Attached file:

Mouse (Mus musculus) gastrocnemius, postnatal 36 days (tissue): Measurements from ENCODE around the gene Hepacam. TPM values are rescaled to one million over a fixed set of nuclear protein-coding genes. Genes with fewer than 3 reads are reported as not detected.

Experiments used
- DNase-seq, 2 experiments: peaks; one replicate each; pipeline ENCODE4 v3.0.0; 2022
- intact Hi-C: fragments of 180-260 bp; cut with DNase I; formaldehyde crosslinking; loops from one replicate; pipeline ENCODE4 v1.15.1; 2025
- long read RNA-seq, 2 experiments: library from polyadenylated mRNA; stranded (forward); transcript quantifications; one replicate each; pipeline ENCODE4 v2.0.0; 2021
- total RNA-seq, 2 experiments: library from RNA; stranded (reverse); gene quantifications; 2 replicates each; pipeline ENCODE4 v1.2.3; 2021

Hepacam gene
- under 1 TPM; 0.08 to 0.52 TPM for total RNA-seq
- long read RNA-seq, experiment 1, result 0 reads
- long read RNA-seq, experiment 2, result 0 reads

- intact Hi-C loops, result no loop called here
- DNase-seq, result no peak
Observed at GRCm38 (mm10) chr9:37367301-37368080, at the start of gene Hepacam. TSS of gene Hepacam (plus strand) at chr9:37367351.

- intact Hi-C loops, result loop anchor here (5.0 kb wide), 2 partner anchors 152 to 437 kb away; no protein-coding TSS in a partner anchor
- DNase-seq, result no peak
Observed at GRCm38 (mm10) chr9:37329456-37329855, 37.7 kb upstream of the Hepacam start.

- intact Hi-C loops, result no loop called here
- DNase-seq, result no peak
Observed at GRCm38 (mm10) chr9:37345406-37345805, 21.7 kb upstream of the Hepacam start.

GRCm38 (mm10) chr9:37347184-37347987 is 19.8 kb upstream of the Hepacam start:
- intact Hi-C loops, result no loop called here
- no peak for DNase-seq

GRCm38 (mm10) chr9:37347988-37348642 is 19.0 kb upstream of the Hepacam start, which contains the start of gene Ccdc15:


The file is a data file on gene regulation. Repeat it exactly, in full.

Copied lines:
Mouse (Mus musculus) gastrocnemius, postnatal 36 days (tissue): Measurements from ENCODE around the gene Hepacam. TPM values are rescaled to one million over a fixed set of nuclear protein-coding genes. Genes with fewer than 3 reads are reported as not detected.

Experiments used
- DNase-seq, 2 experiments: peaks; one replicate each; pipeline ENCODE4 v3.0.0; 2022
- intact Hi-C: fragments of 180-260 bp; cut with DNase I; formaldehyde crosslinking; loops from one replicate; pipeline ENCODE4 v1.15.1; 2025
- long read RNA-seq, 2 experiments: library from polyadenylated mRNA; stranded (forward); transcript quantifications; one replicate each; pipeline ENCODE4 v2.0.0; 2021
- total RNA-seq, 2 experiments: library from RNA; stranded (reverse); gene quantifications; 2 replicates each; pipeline ENCODE4 v1.2.3; 2021

Hepacam gene
- under 1 TPM; 0.08 to 0.52 TPM for total RNA-seq
- long read RNA-seq, experiment 1, result 0 reads
- long read RNA-seq, experiment 2, result 0 reads

- intact Hi-C loops, result no loop called here
- DNase-seq, result no peak
Observed at GRCm38 (mm10) chr9:37367301-37368080, at the start of gene Hepacam. TSS of gene Hepacam (plus strand) at chr9:37367351.

- intact Hi-C loops, result loop anchor here (5.0 kb wide), 2 partner anchors 152 to 437 kb away; no protein-coding TSS in a partner anchor
- DNase-seq, result no peak
Observed at GRCm38 (mm10) chr9:37329456-37329855, 37.7 kb upstream of the Hepacam start.

- intact Hi-C loops, result no loop called here
- DNase-seq, result no peak
Observed at GRCm38 (mm10) chr9:37345406-37345805, 21.7 kb upstream of the Hepacam start.

GRCm38 (mm10) chr9:37347184-37347987 is 19.8 kb upstream of the Hepacam start:
- intact Hi-C loops, result no loop called here
- no peak for DNase-seq

GRCm38 (mm10) chr9:37347988-37348642 is 19.0 kb upstream of the Hepacam start, which contains the start of gene Ccdc15: